6. Leadership indulgences must be preached with caution, lest people erroneously think that they are preferable to the good works of communityship. (#41)

7. The true treasure of business is to add value to society. (#62)

8. Because love grows by works of love, businesses become better when they engage in love of the people and the planet. (#44)

9. To repress these very sharp arguments of the laity by force alone, and not to resolve them by giving reasons, is to expose the corporations and their CEOs to the ridicule of their enemies and to make citizens unhappy. (#90)

9.5. Blasphemous is the dogma that greed is godly and markets are sacred.

We believe that this dogma has taken our world out of balance, in favor of self-interest over collective needs and the common good. As a consequence, tyrants are being elected, only to undermine further the very democracies that put them into office. With no countervailing power to stop them—no serious global government, no reliable superpower—these tyrants threaten peace on earth. Faith will have to be restored in our institutions, including a reframing of corporate social responsibility, to favor balance in society.

© Frederick Bird and Henry Mintzberg 2018. For more on balance, see Rebalancing Society…radical renewal beyond left, right, and center.

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Strategic Thinking as “Seeing”

14 September 2018

Maybe we think too much and see too little. What, then, does strategic seeing mean?

Let’s begin with what strategic thinking is not. It’s not following an industry recipe or copying a competitor’s strategy or continuing to do what was always done—at least not unless these have been carefully considered. In other words, strategic thinking is not mindlessness, not imitation, not thoughtless persistence. Nor is it purely cerebral: separating self from the subject of strategy and working it out cleverly in a meeting.

Most people would agree that strategic thinking means seeing ahead.

But we can’t see ahead unless we see behind, because any good vision of the future has to be rooted in an understanding of the past. To paraphrase Kierkegaard, life may be lived forward, but it is understood backward.

Maybe we think too much and see too little. What, then, does strategic seeing mean?

Let’s begin with what strategic thinking is not. It’s not following an industry recipe or copying a competitor’s strategy or continuing to do what was always done—at least not unless these have been carefully considered. In other words, strategic thinking is not mindlessness, not imitation, not thoughtless persistence. Nor is it purely cerebral: separating self from the subject of strategy and working it out cleverly in a meeting.

Most people would agree that strategic thinking means seeing ahead.

But we can’t see ahead unless we see behind, because any good vision of the future has to be rooted in an understanding of the past. To paraphrase Kierkegaard, life may be lived forward, but it is understood backward.

Of course, even the best knowledge of the past may not help to see the future. We need to foresee discontinuities rather than extrapolating trends. And for this, there are no techniques, not much more than informed, creative intuition.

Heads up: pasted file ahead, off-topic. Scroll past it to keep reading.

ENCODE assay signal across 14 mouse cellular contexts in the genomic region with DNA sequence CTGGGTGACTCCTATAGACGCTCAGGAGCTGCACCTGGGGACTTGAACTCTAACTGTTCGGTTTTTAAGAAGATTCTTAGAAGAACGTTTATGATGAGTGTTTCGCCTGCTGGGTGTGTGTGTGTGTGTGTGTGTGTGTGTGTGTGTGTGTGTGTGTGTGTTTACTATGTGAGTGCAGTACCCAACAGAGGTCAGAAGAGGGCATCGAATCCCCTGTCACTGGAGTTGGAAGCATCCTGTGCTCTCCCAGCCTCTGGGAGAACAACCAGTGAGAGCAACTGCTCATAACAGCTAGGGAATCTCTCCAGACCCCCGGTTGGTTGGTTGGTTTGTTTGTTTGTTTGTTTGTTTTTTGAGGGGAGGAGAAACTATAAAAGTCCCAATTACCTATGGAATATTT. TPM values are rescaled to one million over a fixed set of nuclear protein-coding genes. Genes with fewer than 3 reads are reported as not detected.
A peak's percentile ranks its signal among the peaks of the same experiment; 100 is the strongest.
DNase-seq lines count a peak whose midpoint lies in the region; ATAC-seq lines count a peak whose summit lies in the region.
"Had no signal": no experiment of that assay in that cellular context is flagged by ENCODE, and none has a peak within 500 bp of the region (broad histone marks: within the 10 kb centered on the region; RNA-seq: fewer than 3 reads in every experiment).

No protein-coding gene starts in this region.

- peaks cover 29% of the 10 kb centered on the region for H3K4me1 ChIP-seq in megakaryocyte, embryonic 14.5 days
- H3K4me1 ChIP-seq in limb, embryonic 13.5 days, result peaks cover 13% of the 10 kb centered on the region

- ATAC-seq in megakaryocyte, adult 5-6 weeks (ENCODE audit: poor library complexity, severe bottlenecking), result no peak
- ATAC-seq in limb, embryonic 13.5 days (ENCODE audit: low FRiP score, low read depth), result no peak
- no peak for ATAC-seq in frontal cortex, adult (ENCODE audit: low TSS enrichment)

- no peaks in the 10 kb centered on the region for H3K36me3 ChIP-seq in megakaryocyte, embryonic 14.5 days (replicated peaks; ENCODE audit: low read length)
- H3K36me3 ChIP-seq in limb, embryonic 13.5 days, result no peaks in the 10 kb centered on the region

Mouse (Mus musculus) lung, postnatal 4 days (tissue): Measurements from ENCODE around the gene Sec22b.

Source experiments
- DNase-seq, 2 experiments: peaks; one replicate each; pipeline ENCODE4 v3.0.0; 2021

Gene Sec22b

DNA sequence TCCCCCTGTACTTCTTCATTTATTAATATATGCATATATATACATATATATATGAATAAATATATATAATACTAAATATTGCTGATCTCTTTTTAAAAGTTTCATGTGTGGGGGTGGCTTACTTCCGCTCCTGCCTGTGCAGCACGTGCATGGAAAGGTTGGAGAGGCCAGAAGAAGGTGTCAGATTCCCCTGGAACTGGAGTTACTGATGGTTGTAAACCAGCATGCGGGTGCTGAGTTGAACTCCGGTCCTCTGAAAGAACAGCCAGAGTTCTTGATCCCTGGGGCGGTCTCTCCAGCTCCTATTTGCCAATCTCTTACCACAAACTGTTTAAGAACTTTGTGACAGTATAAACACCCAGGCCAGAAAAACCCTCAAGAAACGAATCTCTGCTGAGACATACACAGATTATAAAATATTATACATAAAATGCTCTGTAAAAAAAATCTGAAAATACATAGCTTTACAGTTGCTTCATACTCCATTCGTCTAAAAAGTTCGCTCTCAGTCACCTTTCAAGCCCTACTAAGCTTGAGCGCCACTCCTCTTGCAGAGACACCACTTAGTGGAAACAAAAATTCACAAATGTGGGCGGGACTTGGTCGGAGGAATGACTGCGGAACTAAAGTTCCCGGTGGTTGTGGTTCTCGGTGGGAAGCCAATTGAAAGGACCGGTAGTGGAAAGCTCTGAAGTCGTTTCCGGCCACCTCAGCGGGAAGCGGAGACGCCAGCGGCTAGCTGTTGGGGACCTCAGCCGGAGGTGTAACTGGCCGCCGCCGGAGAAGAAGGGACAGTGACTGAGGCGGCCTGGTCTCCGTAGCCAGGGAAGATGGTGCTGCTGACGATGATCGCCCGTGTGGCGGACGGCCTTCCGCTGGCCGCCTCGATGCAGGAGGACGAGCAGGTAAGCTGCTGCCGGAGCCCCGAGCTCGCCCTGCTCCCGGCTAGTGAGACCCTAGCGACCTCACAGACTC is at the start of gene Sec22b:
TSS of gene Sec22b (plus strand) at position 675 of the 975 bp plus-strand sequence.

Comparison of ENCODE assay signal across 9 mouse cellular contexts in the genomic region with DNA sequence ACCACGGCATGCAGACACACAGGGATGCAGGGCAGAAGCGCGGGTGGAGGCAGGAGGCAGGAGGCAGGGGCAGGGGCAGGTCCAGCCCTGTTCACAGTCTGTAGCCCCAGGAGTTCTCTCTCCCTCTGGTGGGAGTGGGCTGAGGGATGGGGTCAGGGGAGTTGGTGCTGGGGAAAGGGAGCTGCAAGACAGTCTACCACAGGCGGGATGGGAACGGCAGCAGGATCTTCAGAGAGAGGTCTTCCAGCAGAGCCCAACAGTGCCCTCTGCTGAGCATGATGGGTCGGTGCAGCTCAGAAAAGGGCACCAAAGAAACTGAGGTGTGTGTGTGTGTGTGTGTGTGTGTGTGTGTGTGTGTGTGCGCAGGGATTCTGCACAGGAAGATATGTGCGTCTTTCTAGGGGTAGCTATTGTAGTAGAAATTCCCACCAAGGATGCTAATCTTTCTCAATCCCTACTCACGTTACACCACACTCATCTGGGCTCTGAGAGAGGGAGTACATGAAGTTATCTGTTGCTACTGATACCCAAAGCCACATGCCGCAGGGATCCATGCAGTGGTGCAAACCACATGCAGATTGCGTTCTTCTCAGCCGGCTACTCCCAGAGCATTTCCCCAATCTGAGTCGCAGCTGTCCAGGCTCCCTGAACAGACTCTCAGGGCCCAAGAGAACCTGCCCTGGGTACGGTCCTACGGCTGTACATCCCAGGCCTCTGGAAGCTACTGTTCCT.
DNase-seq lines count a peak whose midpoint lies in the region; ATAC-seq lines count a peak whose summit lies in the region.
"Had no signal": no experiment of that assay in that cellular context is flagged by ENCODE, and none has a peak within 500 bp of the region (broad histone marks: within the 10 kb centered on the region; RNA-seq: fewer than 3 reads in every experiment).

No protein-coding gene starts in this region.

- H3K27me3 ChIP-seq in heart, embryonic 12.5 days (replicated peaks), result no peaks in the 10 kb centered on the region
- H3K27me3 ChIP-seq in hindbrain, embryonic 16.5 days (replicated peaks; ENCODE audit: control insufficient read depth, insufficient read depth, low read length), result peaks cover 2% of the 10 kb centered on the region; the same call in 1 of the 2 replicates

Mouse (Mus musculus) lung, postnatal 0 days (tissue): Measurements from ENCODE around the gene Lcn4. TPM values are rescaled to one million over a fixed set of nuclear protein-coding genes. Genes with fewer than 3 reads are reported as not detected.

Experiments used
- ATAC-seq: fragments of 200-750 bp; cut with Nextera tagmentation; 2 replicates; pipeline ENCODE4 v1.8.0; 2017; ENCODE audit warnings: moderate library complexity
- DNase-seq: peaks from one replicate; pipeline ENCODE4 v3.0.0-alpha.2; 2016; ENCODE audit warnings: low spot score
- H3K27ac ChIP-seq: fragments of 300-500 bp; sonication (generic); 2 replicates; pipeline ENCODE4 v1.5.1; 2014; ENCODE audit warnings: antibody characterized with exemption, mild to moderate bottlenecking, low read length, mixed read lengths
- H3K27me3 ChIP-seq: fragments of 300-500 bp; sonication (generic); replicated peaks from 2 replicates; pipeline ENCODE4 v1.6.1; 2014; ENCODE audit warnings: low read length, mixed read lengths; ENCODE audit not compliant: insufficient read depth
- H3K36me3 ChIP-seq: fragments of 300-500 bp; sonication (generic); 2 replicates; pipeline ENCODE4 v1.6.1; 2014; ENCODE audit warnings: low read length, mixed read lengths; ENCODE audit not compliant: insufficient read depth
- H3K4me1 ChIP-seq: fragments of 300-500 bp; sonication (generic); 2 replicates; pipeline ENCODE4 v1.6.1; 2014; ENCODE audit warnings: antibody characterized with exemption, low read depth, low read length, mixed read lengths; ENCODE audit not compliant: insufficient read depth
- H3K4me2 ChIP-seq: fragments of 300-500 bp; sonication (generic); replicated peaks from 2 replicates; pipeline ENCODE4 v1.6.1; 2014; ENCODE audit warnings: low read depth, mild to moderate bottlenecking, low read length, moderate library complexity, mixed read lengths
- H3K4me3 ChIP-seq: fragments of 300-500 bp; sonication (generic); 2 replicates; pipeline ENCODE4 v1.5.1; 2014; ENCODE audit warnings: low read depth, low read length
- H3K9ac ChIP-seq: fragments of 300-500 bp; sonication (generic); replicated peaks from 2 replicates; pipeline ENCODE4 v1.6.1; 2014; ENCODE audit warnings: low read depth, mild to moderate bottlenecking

Some people think that strategic thinking is about “distinguish the forest from the trees”. The only way to do this is to hover above those trees. To them, therefore, strategic thinking is seeing above.

But can anyone get the “big picture” just by seeing above. The forest looks like a carpet from a helicopter, yet anyone who has taken a walk in a forest knows that it doesn’t look like that on the ground. Strategists can’t understand much about forests if they stay in helicopters, nor much about organizations if they stay in head offices.

I prefer the metaphor of finding the diamond in the rough: see the gem of an idea that changes an organization. And that does not come from the big picture at all, but from a lot of hard and messy digging. Indeed, there is no big picture (let alone precious gem) readily available to strategists. It must be constructed from the details that they dig up—or the brushstrokes painted one-by-one. Thus, strategic thinking is also inductive thinking: seeing above must be inferred from seeing below.

Yet you can see ahead by seeing behind and see above by seeing below and still not be a strategic thinker. That takes creativity, even ordinary creativity. Strategic thinkers see differently from other people; they pick out the precious gems that others miss, paint their own pictures, challenge conventional wisdom—and thereby differentiate their organizations. Such thinking has been referred to as lateral thinking, and so we can call it seeing beside.

There are many creative ideas in this world, far more than we can handle—just visit any art gallery. And so, to think strategically requires more than just seeing beside. Those creative ideas have to be placed into context, to be seen to work in a world that is to unfold. Strategic thinkers, in other words, also see beyond.

Seeing beyond is different from seeing ahead. The latter foresees an expected future by constructing a framework out of the past. The former constructs the future—it invents a world that would not otherwise exist.

But strategic thinking is not finished yet, because there remains one last necessary ingredient. What is the use of doing all this seeing—ahead and behind, above and below, beside and beyond—if nothing gets done? In other words, to deserve the label strategic, thinkers and organizations must also see it through.

Put this all together and you get the following: strategic thinking as seeing.

©Henry Mintzberg 2018. An early vision of this appeared in J. Nasi, ed., Arenas of Strategic Thinking, Foundation for Economic Education, Helsinki Finland, 1991.